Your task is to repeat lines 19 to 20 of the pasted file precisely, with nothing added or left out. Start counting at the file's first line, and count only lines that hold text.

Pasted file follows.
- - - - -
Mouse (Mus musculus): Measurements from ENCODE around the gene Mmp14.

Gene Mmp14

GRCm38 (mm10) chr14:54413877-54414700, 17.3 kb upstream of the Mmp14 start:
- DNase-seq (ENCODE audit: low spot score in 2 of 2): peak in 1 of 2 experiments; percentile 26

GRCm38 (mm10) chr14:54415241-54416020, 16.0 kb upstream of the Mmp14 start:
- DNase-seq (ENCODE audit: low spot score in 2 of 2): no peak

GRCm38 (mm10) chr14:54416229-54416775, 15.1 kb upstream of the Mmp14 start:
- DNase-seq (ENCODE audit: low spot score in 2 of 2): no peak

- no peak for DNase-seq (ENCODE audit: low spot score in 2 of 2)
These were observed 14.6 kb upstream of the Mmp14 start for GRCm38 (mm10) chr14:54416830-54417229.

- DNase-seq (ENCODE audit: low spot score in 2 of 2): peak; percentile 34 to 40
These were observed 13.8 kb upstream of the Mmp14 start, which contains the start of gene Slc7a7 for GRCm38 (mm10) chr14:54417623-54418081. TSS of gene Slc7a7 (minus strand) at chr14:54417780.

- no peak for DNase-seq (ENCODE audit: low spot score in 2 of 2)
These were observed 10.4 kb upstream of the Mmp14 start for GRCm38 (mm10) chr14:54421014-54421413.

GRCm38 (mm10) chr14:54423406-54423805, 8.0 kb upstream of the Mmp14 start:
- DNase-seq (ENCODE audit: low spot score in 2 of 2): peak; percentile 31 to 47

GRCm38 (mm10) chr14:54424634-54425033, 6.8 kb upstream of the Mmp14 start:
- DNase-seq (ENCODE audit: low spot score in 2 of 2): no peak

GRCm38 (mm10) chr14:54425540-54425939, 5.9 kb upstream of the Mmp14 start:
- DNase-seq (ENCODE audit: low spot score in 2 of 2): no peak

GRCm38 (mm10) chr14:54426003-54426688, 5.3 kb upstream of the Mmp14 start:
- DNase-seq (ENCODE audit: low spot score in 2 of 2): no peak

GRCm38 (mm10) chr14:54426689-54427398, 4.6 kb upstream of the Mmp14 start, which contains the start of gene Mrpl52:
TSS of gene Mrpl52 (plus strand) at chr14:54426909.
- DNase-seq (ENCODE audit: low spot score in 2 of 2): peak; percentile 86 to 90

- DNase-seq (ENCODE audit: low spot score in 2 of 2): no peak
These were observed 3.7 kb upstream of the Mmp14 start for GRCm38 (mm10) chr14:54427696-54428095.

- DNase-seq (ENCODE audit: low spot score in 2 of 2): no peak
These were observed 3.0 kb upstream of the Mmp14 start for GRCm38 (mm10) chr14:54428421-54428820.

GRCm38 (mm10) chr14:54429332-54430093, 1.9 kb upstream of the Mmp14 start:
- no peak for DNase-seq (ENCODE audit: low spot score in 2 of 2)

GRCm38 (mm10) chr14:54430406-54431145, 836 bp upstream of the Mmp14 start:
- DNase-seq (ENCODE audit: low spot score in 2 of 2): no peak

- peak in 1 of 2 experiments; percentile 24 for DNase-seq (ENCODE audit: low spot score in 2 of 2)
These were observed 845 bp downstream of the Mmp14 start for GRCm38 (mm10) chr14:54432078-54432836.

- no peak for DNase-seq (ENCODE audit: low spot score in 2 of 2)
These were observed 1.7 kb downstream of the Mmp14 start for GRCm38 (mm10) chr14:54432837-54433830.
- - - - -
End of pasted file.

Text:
GRCm38 (mm10) chr14:54425540-54425939, 5.9 kb upstream of the Mmp14 start:
- DNase-seq (ENCODE audit: low spot score in 2 of 2): no peak